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EDITIONS
 Tuesday, 31 December, 2002, 11:47 GMT
Space: money is the final frontier
Orbiting earth is the most any astronaut can do at the moment

It was a bad year for the space business.

Far fewer satellites were launched than had been hoped and all the major manufacturers have cut costs and jobs.

Against this background, the future for human space flight is once again being questioned.

No astronaut has gone beyond orbiting the earth since the end of the Apollo moon programme in the 70s.

At the moment America's space agency, Nasa, is touting the International Space Station as a stepping stone to space - both for science and business.

But a stepping stone to where?

Shuttle replacement

At the Kennedy Space Centre in Florida, shuttle launches fail to grab the headlines as they once did back in the 60s when America's President Kennedy challenged the Soviet Union to a space race.
Astronaut Story Musgrave
Story Musgrave doubts Nasa can deliver soon

After the Apollo programme, the shuttle was supposed to bring down the cost of getting into space.

It has not turned out that way and Nasa is now considering a replacement for the shuttle.

At the rocket engine specialists Rocketdyne at Canoga Park in California, programme director John Vilja is hoping to have some initial results by 2006.

"We're working on engines for two-stage orbit vehicles," he says.

Doubts remain

The technology required to make a single-stage orbit vehicle needs more investment than the agency can currently afford.

The number one priority is low-cost reliable access to space

Story Musgrave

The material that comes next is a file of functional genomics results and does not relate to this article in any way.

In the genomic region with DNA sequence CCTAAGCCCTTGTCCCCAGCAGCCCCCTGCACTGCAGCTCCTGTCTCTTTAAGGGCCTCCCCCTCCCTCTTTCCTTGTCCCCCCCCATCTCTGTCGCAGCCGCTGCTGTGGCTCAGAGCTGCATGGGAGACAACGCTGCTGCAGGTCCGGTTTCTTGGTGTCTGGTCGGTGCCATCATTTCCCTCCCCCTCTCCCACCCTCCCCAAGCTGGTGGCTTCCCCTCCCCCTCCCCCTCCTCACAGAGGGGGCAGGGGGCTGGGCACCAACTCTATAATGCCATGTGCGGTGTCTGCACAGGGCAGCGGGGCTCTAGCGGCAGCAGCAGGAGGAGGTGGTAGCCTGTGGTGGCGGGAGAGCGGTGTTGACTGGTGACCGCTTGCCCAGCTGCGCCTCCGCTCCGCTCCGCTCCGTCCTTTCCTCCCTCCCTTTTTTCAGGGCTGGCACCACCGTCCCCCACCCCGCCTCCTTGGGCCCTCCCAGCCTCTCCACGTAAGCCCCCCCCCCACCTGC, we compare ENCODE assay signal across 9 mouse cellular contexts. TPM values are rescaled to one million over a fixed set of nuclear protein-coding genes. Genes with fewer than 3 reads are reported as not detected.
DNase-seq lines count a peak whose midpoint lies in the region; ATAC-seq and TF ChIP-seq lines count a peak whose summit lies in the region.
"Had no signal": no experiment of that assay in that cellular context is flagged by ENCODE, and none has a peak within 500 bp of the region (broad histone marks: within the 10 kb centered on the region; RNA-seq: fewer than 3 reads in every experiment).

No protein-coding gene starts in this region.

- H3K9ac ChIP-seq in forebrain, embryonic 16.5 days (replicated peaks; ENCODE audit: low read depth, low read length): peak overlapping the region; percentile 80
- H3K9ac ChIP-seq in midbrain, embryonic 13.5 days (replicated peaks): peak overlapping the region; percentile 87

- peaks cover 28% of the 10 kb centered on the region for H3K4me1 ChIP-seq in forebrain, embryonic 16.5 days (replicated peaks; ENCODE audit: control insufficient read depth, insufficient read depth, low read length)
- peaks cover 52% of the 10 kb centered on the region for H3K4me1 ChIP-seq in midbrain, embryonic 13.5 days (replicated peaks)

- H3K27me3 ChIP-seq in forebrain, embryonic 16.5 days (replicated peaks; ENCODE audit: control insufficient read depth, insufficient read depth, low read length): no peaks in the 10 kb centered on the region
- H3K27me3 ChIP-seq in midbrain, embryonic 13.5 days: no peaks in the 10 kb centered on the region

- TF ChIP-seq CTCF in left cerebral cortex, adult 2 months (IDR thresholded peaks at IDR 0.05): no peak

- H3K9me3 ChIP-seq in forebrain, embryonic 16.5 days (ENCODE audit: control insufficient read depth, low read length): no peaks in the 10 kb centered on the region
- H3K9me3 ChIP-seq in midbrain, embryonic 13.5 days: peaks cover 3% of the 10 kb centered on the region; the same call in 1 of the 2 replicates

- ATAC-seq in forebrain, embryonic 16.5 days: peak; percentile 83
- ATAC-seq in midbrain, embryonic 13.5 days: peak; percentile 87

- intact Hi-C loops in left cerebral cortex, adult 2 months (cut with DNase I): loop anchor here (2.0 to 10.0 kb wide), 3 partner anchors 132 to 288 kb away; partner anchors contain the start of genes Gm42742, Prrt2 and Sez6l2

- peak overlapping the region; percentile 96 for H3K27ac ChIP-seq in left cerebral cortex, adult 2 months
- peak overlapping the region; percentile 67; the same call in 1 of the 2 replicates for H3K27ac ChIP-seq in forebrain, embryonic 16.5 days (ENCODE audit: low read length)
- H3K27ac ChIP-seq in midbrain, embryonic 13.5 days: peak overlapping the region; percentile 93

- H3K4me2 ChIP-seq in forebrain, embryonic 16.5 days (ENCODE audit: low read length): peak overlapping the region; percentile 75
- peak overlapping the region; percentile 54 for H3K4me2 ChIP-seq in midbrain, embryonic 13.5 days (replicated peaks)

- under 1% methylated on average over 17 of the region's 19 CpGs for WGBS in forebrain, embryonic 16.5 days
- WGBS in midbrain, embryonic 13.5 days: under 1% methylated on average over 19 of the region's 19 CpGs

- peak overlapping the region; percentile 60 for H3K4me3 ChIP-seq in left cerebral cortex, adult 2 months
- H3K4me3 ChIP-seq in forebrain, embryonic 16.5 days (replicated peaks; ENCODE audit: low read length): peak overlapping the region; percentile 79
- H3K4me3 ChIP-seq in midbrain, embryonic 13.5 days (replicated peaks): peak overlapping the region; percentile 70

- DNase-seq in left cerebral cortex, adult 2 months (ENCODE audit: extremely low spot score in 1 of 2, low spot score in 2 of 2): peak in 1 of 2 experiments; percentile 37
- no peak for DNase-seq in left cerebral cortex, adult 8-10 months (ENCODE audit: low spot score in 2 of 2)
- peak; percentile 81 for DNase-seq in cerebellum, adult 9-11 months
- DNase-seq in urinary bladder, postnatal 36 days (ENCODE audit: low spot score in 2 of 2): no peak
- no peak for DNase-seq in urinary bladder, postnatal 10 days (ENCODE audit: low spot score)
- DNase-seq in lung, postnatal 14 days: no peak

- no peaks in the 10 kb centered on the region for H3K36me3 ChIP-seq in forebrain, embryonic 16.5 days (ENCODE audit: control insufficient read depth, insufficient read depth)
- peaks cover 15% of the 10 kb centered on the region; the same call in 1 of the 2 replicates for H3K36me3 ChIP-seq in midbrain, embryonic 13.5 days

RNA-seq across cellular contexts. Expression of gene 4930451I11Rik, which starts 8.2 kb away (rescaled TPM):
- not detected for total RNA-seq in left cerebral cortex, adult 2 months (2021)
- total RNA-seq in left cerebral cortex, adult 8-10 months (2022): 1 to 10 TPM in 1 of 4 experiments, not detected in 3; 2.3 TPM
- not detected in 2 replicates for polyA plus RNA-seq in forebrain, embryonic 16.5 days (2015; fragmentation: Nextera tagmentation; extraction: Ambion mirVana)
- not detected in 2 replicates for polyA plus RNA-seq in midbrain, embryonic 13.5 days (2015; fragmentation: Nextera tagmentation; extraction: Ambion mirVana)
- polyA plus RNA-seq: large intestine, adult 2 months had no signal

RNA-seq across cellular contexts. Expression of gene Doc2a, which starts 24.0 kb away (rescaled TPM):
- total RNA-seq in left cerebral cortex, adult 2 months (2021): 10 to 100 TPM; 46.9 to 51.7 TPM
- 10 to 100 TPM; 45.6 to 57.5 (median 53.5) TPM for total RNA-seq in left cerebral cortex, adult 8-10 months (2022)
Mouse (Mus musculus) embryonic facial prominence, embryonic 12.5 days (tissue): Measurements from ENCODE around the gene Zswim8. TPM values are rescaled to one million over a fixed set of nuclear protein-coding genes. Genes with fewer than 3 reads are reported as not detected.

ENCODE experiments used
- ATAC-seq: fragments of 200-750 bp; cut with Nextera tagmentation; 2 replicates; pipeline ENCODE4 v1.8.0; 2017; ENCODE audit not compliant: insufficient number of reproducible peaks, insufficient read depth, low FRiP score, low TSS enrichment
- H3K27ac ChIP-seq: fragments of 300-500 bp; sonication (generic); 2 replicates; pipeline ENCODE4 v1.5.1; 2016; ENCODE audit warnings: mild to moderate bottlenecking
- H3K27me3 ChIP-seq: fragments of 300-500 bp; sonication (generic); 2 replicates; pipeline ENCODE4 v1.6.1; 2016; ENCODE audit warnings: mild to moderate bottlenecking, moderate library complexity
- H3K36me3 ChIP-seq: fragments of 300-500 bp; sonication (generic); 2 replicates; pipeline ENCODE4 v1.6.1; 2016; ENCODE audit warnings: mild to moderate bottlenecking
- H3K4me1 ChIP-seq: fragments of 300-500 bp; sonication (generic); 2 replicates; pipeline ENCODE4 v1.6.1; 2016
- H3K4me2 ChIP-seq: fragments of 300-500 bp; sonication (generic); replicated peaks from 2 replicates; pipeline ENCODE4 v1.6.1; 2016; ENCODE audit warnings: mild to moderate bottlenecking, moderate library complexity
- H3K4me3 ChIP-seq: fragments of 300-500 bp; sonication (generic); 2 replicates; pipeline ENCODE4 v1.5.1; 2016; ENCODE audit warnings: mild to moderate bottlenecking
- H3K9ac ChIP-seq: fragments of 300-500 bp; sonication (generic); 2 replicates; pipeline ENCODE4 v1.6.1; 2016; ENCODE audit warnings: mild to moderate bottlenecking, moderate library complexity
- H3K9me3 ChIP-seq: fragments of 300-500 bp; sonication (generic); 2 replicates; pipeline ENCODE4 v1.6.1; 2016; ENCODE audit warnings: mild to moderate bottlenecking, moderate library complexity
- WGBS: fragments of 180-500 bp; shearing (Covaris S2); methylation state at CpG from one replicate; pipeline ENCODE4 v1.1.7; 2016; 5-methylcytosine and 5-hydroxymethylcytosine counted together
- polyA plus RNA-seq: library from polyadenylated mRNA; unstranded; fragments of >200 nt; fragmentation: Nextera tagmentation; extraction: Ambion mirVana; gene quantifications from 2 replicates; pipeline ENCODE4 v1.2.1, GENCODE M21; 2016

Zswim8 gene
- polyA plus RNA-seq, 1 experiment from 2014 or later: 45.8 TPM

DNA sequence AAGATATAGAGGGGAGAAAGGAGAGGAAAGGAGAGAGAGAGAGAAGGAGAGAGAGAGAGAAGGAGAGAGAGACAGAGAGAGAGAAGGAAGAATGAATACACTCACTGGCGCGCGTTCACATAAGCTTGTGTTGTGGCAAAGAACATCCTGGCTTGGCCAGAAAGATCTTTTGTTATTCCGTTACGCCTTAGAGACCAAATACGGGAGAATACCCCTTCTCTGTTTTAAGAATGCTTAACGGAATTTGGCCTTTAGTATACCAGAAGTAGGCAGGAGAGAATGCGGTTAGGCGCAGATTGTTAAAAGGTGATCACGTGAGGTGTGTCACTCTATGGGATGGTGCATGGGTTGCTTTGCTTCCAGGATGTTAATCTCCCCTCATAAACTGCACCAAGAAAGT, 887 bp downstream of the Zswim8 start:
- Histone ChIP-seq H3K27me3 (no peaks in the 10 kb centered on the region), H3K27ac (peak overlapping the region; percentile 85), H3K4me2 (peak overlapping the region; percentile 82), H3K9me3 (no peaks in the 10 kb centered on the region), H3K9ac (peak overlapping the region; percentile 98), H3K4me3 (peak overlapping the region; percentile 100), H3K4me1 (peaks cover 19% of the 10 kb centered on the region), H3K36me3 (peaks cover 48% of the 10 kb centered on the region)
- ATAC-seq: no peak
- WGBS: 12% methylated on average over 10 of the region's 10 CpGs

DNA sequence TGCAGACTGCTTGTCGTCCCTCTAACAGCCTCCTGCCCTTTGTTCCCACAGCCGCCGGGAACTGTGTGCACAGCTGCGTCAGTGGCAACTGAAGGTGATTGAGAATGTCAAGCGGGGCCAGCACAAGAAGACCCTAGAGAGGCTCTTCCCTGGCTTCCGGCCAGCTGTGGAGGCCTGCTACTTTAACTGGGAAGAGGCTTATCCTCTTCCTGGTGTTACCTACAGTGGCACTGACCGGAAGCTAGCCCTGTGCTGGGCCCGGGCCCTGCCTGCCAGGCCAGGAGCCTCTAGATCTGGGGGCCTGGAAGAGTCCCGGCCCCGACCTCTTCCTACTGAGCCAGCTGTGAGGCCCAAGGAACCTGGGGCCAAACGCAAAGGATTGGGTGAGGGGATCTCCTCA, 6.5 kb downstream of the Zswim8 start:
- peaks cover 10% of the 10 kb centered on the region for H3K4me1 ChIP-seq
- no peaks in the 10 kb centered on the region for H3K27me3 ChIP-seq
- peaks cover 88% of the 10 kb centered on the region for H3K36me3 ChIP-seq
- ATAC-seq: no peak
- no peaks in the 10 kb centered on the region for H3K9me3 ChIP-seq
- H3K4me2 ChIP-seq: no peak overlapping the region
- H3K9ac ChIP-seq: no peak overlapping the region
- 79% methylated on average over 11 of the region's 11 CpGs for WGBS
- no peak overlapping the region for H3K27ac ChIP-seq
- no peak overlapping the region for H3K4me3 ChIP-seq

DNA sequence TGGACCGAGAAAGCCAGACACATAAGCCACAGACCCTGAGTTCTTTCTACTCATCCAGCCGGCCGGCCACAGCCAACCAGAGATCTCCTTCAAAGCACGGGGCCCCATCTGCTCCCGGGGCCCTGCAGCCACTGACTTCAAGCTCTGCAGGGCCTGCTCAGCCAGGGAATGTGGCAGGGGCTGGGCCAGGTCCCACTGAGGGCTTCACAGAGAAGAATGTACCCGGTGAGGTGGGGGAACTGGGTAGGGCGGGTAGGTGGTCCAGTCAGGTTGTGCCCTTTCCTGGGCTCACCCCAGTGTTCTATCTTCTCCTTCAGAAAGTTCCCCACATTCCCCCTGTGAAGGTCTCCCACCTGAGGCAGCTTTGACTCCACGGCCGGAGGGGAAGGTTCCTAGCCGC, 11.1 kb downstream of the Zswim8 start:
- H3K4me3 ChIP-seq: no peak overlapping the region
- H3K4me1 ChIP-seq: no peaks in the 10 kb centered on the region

Nasa wants to cut the cost of getting into space to one-tenth of current prices.

If it could do that, then opening up space to businesses would become a realistic proposition.

But veteran astronaut Story Musgrave doubts whether Nasa will be able to deliver.

"It's not a matter of how much money - it's want you want to do with it," he says.

"The number one priority is low-cost reliable access to space - we knew how to do business in the 60s, we don't in the new millennium," he adds.

Next objective

Despite this, many in the space industry have now set their sights firmly on Mars.

Daniel LeBlanc, operations manager for the Kennedy Space Centre visitor complex, sees his job as getting people enthusiastic again about the "final frontier".

"Those of us who live and breathe the space programme like I do, and hoping someday to go to Mars, it's like a mission from God to get people inspired," he says.

Nasa has yet to prove they can explore Mars in a realistic way

Tim Furniss, Flight International

In Russia, scientists are already considering the possibility of a six person trip to Mars as early as 2015.

Sergei Gorbunov, spokesman for Russia's space agency Rosaviakosmos, thinks people are always going to be searching for new worlds.

He believes there will be international co-operation because of the billions of dollars such a mission would cost.

But to make it worthwhile, any trip would have to be more than just so-called flags and footprints - something more than just a quick visit.

Tim Furniss of Flight International doubts such a long mission would be practical.

"We just don't have the technology at the moment to actually support a human crew on a nine-month visit to Mars," he says.

"The other problem is that Nasa has yet to prove they can really operate and explore Mars in a realistic way," he adds.

Given the cost, no human trip to Mars is going to happen soon.

For now, earth orbit is the furthest any astronaut is going to go - the planets will have to wait.

  WATCH/LISTEN
  ON THIS STORY
  The BBC's Tim Bowler
"Given the cost, no human trip to Mars is going to happen soon."
See also:

26 Dec 02 | Science/Nature
22 Nov 02 | Business
23 Sep 02 | Science/Nature
18 Sep 02 | Science/Nature
25 Jul 02 | Science/Nature
27 May 02 | Science/Nature
20 Dec 00 | Science/Nature
13 Sep 00 | Festival of science
05 Jul 02 | Science/Nature
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